Once back home it is quiet time. We read together, or do something quiet in the same room. Now that Digger has dropped his daytime nap, I still need a bit of time to open a newspaper, or write an email, or just rest my ears (he is the original chatterbox!).

When it is over, it is time to play again. At the moment we play 'dinosaurs in the den' a lot. We build a den for human-sized dinos. Inside it we build structures out of anything for toy dinosaurs. Or we draw them on a black board inside. Or we read about them. The favourite at the moment is the pterodactyl. I'm the T Rex to his pterodactyl.

Dinner is usually prepared together. Digger loves chopping veg and stirring the pots. Daddy returns home, and we can all eat together.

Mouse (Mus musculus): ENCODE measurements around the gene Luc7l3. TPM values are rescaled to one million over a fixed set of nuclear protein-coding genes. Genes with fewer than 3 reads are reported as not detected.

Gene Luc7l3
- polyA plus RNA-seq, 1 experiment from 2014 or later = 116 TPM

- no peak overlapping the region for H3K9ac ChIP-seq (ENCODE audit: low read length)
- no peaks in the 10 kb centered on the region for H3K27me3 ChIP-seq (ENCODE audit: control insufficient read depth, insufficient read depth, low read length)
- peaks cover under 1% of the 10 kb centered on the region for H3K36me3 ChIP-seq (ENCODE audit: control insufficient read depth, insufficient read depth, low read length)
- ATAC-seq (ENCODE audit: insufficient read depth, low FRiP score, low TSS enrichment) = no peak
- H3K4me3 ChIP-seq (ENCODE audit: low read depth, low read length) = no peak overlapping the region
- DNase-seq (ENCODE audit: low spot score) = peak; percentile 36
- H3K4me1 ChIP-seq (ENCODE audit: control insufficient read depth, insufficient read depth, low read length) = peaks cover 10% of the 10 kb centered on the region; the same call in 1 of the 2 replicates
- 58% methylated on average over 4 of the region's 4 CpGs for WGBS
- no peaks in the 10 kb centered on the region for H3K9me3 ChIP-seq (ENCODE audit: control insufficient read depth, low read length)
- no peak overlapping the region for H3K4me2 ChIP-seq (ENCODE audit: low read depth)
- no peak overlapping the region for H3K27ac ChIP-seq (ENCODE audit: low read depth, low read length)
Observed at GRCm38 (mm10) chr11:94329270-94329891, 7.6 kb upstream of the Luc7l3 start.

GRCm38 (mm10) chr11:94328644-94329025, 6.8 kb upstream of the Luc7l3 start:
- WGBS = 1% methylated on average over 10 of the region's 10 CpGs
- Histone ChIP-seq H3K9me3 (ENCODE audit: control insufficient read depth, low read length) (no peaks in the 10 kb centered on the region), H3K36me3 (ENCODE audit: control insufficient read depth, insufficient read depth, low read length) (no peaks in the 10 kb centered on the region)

Afterwards there is more time to play. At this time Digger usually favours soft balls or dancing. James Brown is very good to do in tights - if you didn't know, you can do a mean slide and spin in socks on wooden floors. At this hour we try to squeeze as much energy out of Digger as humanly possible.

Wind down time is running up to the bathroom where we may have a big bath, but will definitely cream up - I write his number of choice on his tummy which usually provides enough for his whole body. At the moment I am doing a lot of '10's. Then an adult brush his teeth. At the moment this is done by singing like some animal - also of his choice - to the melody of happy birthday, for some reason I fail to remember. You've guessed it: I do a lot of dinosaur roaring while toothbrushing.

Milk and stories follows next. Again, warm milk in a baby bottle. Followed by 2-3 books, then light out, 2-3 songs, and if he is still not out, a story from his life so far. A story which starts and ends in his room. And then Daddy's poem in his bed. Since he gave up his day time nap a few weeks ago however we barely make it through the first story. We tuck him in, kiss him and tell him we love him.

Good night.

And then it is grown up time.